This morning has seen the publication of the Central Statistics Office (CSO) residential property price indices for Ireland for January 2013. Here’s the summary showing the indices
- at their peak (various months in 2007 depending on type of property and location)
- the NAMA valuation date (November 2009)
- 12 months ago (January 2012)
- the start of this year (end December 2012)
- last month (December 2012)
- this month (January 2013)
The CSO’s indices are Ireland’s premier indices for mortgage-based residential property transactions. The CSO analyses mortgage transactions at nine financial institutions : Ulster Bank, Allied Irish Banks, Bank of Ireland, ICS Building Society (part of the Bank of Ireland group), the Educational Building Society, Permanent TSB, Belgian-owned KBC, Danish-owned National Irish Bank and Irish Nationwide Building Society. The indices are hedonic in the sense it firstly groups transactions on a like-for-like basis (location, property type, floor area, number of bedrooms, new or old and first-time buyer or not) and then assigns weightings to each group dependent on their value to the total value of all transactions. The indices are averages of three-month rolling transactions.
Cash transactions: With the launch of the property price register at the end of September 2012, the continuing relevance of a mortgage-only index from the CSO may be short-lived. Already DAFT.ie has begun the work to produce hedonic indices based on all the transactions made available by the Property Services Regulatory Authority, transactions dating back to January 2010. Daft.ie now produces an index based upon the Property Price Register, and as that Register gets more data, you can expect the Daft.ie to overtake the CSO’s own index.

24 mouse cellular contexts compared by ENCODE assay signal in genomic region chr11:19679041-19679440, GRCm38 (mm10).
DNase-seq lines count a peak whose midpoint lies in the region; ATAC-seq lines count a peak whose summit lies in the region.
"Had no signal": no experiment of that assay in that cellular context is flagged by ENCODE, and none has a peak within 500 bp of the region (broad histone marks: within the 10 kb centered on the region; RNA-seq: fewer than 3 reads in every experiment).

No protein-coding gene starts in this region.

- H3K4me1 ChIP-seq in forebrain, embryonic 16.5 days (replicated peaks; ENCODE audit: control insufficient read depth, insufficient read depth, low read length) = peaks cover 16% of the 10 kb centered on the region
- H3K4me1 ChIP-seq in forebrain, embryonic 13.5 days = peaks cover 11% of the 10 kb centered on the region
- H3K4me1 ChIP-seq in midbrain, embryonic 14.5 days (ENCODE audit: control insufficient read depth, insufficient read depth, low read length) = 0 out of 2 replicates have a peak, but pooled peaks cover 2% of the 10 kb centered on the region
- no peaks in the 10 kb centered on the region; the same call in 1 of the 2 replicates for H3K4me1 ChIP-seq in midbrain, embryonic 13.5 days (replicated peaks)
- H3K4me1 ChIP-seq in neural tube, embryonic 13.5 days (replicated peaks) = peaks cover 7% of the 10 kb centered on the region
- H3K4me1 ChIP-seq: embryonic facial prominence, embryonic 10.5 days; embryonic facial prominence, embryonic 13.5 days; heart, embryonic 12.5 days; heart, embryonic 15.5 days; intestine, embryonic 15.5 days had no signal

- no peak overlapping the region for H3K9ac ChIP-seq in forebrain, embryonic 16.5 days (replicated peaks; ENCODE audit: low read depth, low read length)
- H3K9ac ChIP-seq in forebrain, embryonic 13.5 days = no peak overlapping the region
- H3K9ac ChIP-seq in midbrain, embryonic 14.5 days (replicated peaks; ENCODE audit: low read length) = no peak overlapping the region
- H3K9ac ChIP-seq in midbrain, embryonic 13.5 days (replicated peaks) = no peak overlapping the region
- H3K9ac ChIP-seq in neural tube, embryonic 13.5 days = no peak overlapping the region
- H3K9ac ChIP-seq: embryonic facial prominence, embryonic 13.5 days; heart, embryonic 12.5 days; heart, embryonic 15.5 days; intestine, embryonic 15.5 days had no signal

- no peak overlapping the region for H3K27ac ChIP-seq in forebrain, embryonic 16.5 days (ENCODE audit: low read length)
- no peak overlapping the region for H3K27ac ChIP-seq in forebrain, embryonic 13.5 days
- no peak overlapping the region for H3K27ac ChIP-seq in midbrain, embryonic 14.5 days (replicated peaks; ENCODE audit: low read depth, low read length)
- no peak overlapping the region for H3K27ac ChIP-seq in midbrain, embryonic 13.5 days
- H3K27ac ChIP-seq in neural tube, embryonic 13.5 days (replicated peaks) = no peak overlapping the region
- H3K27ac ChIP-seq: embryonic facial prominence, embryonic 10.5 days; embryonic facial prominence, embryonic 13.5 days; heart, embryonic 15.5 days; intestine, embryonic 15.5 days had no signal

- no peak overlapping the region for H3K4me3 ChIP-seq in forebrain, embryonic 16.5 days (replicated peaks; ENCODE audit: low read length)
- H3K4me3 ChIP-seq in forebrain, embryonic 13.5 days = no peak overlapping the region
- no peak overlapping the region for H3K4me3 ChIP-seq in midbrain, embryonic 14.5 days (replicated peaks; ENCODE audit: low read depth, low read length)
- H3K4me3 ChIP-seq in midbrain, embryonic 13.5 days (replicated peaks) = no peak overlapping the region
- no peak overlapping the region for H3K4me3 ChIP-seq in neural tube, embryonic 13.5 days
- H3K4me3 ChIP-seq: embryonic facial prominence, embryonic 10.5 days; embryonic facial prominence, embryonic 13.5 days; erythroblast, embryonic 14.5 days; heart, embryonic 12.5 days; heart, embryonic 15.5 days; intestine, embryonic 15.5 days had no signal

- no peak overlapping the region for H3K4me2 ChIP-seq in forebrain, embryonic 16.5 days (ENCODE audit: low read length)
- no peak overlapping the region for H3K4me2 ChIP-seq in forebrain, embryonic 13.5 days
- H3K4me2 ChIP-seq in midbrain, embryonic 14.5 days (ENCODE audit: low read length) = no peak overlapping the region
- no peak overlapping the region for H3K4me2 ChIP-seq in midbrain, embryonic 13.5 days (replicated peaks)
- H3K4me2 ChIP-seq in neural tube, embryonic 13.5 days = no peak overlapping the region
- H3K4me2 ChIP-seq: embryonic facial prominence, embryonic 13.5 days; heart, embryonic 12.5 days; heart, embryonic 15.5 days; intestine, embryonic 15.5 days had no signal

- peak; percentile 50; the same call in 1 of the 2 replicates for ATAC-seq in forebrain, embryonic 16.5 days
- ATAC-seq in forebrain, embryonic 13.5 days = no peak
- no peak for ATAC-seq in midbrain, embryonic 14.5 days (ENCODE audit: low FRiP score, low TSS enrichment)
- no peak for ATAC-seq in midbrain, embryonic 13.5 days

As for the key questions:
How much does property now cost in Ireland? The CSO deliberately doesn’t produce average prices. The former PTSB/ESRI index did, and claimed the average price of a property nationally hit the peak in February 2007 at €313,998, in Dublin in April 2007 at €431,016 and outside Dublin in January 2007 at €267,987. If, and it is a big “if”, you were to take PTSB/ESRI prices as sound and comparable to prices captured by the CSO series, then these would be the average prices today:
Nationally, €158,323 (last month €159,291, peak €313,998)
In Dublin, €190,998 (last month €190,035, peak €431,016)
Outside Dublin, €142,092 (last month €144,401, peak €267,987)
I don’t think the CSO would be happy with this approach but it seems to me that the PTSB/ESRI series, as represented by its historical indices, closely correlates with the performance of the CSO indices.
What’s surprising about the latest release? The jury was out as to whether the withdrawal of tax relief on mortgages for first time buyers at the end of December 2012 would reduce demand and prices, and although it will still take some months to form a meaningful assessment, the indications are that the withdrawal has generally led to price declines. However in Dublin in January, 2013, prices actually rose and apartment prices rose by 3.3% in Dublin and houses rose to 0.3% and apartments nationally rose 2.6% in the month.